Some industries and business functions - marketing, sales and customer support - have a natural affinity for the Internet’s Web. Others such as manufacturing, may seem to find it harder to achieve relevance with the Web, and compete in the glamour stakes, but many industries already take effective use of other Internet functions, and have been doing so long before the Web became globally fashionable.
A brief survey of the UK manufacturing businesses with Internet connectivity shows that ftp file transfer is probably the single most widely used resource for the transfer of data files from CAD and all forms of data aquisition tools.
The story on page 9 demonstrates the thoroughness with which Intel has responded to the problem of the rogue IDE disk controllers. It is a clear endorsement of the way that the world’s largest microcomputer systems giant regards the Internet as an important manufacturing and development information resource.
It will not take more than a few minutes spent browsing the search sites to convince any manufacturing technologist of the importance of the Internet.
The Manufacturing Resources page at http://WWW.warwick.ac.uk/~esrjf/ manufact.html is the best and most detailed UK page on the subject at the present time, and includes pointers to just about every other relevant topic, including the news group news:sci.engr.manufacturing where the following list of recent postings indicates that this newsgroup is doing its job for its participants better than some, with a high degree of relevance:
The internet also provides an obvious facility to connect with suppliers to provide applications that are “beyond email” to improve communication to support increasingly important “just in time” ordering and delivery systems.
As with so many aspects of commercial life, the Internet is becoming a competitive necessity, and is no longer just an “advantage”.
John Barratt at the engineering magazine Eureka! has observed considerable growth in the resources available around the Internet to the design engineering community, and is presently collecting information.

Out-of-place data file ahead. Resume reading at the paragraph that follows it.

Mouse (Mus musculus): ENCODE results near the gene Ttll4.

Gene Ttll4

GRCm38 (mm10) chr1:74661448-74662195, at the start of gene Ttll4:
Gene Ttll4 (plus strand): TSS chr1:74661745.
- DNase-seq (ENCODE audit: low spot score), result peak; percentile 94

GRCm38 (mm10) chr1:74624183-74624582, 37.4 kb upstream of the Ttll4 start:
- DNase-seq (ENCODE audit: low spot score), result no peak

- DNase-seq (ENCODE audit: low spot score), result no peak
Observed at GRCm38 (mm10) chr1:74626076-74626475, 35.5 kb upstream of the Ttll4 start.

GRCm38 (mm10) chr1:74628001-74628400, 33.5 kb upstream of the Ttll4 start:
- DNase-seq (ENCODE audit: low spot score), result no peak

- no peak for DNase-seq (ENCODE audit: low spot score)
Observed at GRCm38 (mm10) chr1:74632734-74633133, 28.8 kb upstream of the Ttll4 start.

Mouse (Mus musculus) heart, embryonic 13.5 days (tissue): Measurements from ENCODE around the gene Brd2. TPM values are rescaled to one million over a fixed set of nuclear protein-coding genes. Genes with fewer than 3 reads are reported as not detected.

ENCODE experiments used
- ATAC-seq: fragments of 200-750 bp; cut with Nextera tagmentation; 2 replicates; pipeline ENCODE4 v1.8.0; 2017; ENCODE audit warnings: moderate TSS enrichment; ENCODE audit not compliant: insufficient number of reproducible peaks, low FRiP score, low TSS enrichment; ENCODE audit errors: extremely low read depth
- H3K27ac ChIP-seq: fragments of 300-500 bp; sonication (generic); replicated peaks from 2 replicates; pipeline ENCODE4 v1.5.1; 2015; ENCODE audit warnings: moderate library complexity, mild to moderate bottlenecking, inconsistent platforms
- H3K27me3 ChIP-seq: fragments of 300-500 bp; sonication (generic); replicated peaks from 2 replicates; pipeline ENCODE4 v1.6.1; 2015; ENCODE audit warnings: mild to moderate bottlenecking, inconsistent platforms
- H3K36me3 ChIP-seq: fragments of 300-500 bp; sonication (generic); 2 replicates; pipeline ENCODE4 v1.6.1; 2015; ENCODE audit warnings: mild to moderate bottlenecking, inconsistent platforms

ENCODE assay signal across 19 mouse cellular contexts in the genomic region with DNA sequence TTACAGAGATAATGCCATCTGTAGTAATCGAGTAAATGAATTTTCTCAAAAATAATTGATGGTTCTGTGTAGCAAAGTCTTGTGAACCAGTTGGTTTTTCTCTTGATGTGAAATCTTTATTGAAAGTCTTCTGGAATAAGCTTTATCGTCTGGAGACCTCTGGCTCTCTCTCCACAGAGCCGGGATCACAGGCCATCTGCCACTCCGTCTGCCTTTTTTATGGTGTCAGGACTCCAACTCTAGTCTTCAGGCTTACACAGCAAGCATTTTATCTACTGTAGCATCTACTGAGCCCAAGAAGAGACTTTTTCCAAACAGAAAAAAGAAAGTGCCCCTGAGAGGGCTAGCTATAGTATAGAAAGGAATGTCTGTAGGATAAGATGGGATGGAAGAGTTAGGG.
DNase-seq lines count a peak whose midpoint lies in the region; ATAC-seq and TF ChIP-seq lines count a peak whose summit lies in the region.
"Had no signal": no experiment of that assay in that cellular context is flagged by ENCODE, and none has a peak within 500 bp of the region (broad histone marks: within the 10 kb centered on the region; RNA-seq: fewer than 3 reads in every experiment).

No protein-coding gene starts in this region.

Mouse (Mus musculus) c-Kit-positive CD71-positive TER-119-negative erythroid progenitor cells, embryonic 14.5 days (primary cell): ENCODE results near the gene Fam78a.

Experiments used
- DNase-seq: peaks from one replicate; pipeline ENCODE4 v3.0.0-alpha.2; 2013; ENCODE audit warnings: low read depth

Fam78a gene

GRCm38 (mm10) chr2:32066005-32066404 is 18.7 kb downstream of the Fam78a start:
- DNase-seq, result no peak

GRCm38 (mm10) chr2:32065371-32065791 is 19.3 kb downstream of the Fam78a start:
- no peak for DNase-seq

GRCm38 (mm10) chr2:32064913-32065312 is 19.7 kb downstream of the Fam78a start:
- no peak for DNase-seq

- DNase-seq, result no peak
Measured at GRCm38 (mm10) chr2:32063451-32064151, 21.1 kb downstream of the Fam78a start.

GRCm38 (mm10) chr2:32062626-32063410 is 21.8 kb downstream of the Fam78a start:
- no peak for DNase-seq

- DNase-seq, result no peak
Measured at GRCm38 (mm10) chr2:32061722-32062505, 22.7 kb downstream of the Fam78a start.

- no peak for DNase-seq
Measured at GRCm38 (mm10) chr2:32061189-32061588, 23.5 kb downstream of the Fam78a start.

“Most resources are based in the US, but there are a growing number of sites around Europe”, he observed.
Amongst the best facilities available are to be found at http://elib.cme. nist. gov/msid/webman.html, a US government agency whose mission statement declares: “Information-driven manufacturing for faster, nimbler, more productive factories.”
The Manufacturing Systems Integration Division contributes to the research and development of standards and technologies leading to the implementation of virtual manufacturing enterprises. MSID uses information technology to implement computer- aided integrated manufacturing systems.
There is yet little evidence of a UK government initiative on this scale, and we await sight of Mr Heseltine’s famous “Intervention” policy to give British industry the wherewithal to compete with world competition where government contributes more appreciably to its cause.
The UK‚s government information service at http://www.open.gov.uk/ contains reference to parliamentary discussion on the issue, but little hard advice or resource material. However, the pace at which UK businesses are joining the Internet means that another few hundred companies will have joined the net since this piece was written, so as ever, keep looking.
As usual, the dedicated individual is in evidence also doing his/her bit for the Internet community, and Bill Chan’s home page at http://cirque. edrc.cmu.edu: 8008/ contains many manufacturing related resources dotted around the Internet.
infoHIGHWAY welcomes news of any UK and European sites our readers discover, please mail them to email@example.com, also Graeme Hoyle at the University of Warwick at firstname.lastname@example.org